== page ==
No announcement yet.

22nd - July 31st, 2004

  • Filter
  • Time
  • Show
Clear All
new posts

  • 22nd - July 31st, 2004

    The moderation team has made a suggestion aimed at stimulating discussions and increasing the contributing membership. They proposed a monthly, or bi-monthly topic posted on the main website, but link(s) pointed here for the actual discussion. These topics will not be overly political or worded to inflame users or polarize the membership. They will be designed to get brain juices flowing and the points of view rolling in.

    Here we have a dry run for this idea. We hope to fully implement the actual concept on the 1st of August.

    I have here a recent topic about a magazine article. An article in Counterterrorism, a magazine about that topic, written by a respected member of the sniper community. This writer comes from an extensive SF sniper background, but states in the article that police snipers should not train beyond 200 yards. He goes into in-depth numbers trying to show that the size of the target, for an instantly incapaciting shot, and the time of flight for the bullet makes it implausible for a LEO sniper to hit a target beyond 200 yards. Therefore he reasons in the article that the LEO sniper should practice at 200 yards or less and nothing else because, “you can’t do everything.”

    The article was well written and the writer means well. We are not here to tear the author down or criticism him. Instead, write your replies, pro or con on that position, as a way to persuade the author and other readers to accept your take on this issue.
    Knowledge comes from retaining what is learned,

  • #2
    If you have the facilities, the time, and the ammunition to shot at longer ranges, then I think you are doing yourself, and those around you, a disservice by not practicing at distances longer than 200 yards.

    It was stated in the Counterterrorism article that, “You can’t do everything.” That is true, you can’t. That does not mean that you shouldn’t practice and prepare for things that are unlikely. I mean after all, a sniper for most police agencies is already and expensive “insurance policy.” For most, a sniper already represents events that might not happen. Your departments pay a premium in equipment, ammunition, training, and salaries (even those that fight for scraps) for a handful of officers that may/will never be give the green light to take a shot. So, does that mean we should not bother training at all? It follows the same mindset. After all, how many on this list have been behind the scope for 5 or 10 years and have never needed to pull the trigger? Or maybe only pulled it once in that time? Why should you spend all that money and time for something that might only come around once every 10 years, or never?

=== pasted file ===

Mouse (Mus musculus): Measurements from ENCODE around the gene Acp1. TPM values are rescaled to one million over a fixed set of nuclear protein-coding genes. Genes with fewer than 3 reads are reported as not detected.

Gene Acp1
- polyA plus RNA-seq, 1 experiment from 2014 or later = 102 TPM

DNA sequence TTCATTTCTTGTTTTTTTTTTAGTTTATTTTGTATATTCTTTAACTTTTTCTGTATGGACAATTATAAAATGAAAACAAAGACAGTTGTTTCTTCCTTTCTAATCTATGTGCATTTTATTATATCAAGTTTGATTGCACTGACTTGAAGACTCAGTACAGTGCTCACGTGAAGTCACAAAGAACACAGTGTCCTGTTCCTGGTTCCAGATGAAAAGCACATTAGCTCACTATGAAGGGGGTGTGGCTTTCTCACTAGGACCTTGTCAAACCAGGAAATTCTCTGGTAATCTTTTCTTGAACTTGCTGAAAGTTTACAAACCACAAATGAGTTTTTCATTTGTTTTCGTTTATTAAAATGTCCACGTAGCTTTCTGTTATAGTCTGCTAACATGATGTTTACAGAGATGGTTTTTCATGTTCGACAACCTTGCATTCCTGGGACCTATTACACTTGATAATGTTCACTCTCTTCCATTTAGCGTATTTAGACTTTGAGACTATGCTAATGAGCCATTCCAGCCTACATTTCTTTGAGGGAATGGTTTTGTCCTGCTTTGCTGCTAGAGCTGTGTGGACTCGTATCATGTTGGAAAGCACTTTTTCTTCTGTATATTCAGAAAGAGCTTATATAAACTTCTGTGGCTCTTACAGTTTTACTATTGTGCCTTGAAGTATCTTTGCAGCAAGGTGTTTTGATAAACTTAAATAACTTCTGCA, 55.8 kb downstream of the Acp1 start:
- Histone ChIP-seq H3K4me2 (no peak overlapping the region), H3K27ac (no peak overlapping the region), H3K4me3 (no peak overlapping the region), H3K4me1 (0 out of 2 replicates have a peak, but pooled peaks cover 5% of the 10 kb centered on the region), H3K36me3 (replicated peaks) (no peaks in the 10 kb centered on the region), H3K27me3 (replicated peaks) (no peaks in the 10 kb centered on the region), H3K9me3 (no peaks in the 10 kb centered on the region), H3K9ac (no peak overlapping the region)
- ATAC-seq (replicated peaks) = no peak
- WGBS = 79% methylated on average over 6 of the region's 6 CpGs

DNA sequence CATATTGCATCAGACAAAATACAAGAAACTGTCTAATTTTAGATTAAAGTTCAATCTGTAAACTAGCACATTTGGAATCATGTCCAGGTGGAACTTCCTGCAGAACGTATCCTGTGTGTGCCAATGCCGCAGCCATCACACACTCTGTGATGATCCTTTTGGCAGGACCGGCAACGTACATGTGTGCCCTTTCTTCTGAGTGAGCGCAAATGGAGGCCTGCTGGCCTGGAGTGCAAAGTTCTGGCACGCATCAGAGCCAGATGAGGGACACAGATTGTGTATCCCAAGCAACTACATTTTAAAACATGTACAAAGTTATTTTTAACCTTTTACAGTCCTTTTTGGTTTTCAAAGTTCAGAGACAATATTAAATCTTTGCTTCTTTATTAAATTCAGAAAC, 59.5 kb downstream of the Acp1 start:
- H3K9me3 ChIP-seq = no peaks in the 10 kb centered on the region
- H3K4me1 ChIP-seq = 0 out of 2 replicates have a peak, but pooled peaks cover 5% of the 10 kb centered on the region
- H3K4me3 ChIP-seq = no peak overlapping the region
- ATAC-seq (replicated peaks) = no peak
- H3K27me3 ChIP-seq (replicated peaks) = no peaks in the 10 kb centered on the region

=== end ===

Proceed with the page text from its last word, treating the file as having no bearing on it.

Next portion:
One of my favorite training events is something I took and modified from the NCOIC of USASS, who was also a President’s 100, back around 1996. In his warm up, he would put a golf ball on an orange traffic cone at 300, 500, and 600 meters and shoot each one. I saw the potential in this concept and modified it to 100, 150, 200, 250, and 300 yards and named it “Sniper Golf”. To aid in the training value, I also hung the golf balls on strings (a staple in the top of the golf ball and then tie a 12”-18” piece of string to it). The golf balls on strings hang free from a target rack and move freely in the wind. A golf ball is approximately 1.5 inches across and can easily represent a human eye or, the “4 inch diameter cranial vault shoot at 100 yards,” represented in the “other” article. The golf ball will move considerably when there is wind, making it even more difficult and helps simulate the movement of a human head. What skill sets do you think a 300 yard/meter shot on a moving golf ball will improve? Maybe the same ones that could/would be used on a 75 yard hostage target? What do you think it does for an shooter’s confidence when he can nail the balls from 100-300 on a regular basis? We have several more solid drills that we use at greater distance that build the same skill set and mind set, but this isn’t a training layout.